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Malcolm Delaney's final days at Virginia Tech are channeled toward basketball
"The beginning of the year I got too caught up into trying to be a pure point guard and do too much with the ball," said Delaney, who also keeps in touch with Anthony and fellow Baltimore product Rudy Gay. "I was trying to force some plays that I don't normally do. I learned to let that go after the first couple of games and start playing like myself."
The sense of ownership, more than just his deft shooting touch and slashing ability, has come to define Delaney's tenure at Virginia Tech.
"He has that thing in him - like a warrior," said teammate Erick Green, whose insertion into the starting lineup in December allowed Delaney to move back to his natural shooting guard position. "He always wants the ball in his hands when it's a close game or we need something to happen."
The best example of this bravado came when the Hokies defeated Maryland in College Park in January. Two days before the game, Delaney told reporters he believed the Terrapins had the "worst fans ever," inciting a slew of pregame rhetoric and a chorus of boos on game day.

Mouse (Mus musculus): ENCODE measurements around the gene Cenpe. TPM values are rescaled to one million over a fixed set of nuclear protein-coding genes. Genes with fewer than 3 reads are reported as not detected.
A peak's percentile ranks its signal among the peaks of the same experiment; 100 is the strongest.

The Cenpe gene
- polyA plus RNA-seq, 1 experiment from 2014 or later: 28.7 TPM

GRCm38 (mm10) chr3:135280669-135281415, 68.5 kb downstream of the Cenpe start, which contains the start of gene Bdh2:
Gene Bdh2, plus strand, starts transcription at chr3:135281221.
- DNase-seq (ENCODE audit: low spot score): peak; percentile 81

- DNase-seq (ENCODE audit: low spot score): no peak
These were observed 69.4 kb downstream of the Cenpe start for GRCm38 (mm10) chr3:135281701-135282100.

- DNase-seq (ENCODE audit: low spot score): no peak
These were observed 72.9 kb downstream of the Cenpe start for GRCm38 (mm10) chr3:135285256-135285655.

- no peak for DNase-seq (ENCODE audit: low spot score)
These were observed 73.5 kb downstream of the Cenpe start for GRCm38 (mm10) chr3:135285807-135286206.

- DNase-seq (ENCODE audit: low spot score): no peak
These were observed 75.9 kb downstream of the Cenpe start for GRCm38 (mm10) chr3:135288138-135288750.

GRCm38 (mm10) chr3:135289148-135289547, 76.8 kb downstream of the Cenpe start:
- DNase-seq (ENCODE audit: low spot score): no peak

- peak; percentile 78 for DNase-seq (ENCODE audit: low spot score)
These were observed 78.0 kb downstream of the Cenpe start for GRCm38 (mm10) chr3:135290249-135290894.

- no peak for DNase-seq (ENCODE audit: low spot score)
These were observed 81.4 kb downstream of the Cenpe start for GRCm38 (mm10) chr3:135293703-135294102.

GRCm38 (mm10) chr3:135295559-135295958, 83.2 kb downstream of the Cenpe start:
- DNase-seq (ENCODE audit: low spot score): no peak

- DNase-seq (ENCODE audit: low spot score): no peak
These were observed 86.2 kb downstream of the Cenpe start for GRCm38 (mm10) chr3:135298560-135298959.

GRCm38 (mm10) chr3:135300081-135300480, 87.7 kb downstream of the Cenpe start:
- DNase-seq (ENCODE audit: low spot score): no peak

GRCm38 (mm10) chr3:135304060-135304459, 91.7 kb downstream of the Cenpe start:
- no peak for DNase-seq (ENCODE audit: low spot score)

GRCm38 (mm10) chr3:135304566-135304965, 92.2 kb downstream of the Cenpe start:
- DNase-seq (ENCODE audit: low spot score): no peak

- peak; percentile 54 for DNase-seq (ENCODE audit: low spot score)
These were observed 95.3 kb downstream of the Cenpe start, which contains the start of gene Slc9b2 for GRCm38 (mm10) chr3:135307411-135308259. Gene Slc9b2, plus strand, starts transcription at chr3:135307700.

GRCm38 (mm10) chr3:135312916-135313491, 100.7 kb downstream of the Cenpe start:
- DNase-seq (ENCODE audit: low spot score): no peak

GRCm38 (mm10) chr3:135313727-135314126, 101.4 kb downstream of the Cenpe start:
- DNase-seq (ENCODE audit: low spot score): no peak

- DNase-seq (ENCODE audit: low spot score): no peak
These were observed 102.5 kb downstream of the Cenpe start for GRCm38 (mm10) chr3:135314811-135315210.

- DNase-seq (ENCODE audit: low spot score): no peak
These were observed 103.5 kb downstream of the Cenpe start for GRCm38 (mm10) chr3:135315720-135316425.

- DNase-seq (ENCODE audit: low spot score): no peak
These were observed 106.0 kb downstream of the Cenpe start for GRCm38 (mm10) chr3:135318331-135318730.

He backed up his words, though, scoring 19 points and pantomiming to the crowd throughout. He called it the most fun he's had all season.
"I like stuff like that. I like playing in those types of environments," Delaney said, laughing now about his comments before that game. "That's just me. No matter who I'm playing against or what type of player, I always play like they think they're better than me or people think they're better than me."
Few in the ACC are, though. Delaney had a couple poor games this year, most notably a 2-for-18 shooting performance in a loss to Purdue early in the season and an eight-turnover night at Georgia Tech in January.
Each time he was despondent in the locker room afterward, shouldering much of the blame for his team's shortcomings, but came back with a vengeance. Just Sunday, he exploded for a season-high 33 points in a rematch against the Yellow Jackets.
Before this season began, Greenberg told reporters he hoped Delaney would "smile more and take the time to really appreciate what he's done."
Despite all the free time on his hands now, Delaney isn't ready to reflect. His typical day begins with shooting drills by himself in Virginia Tech's practice facility in the morning followed by a weightlifting session before the team's afternoon practice.
Delaney, though, admits his outlook is changing as his career winds down. There aren't as many doubters to prove wrong, but there's still an NCAA tournament berth to be had.
"I did everything that a college student should do," Delaney said. "I never failed a class here. I never had any problems off the court or in school or around campus. I've scored a lot of points. I did all that stuff. I just want to win. That's my only focus right now."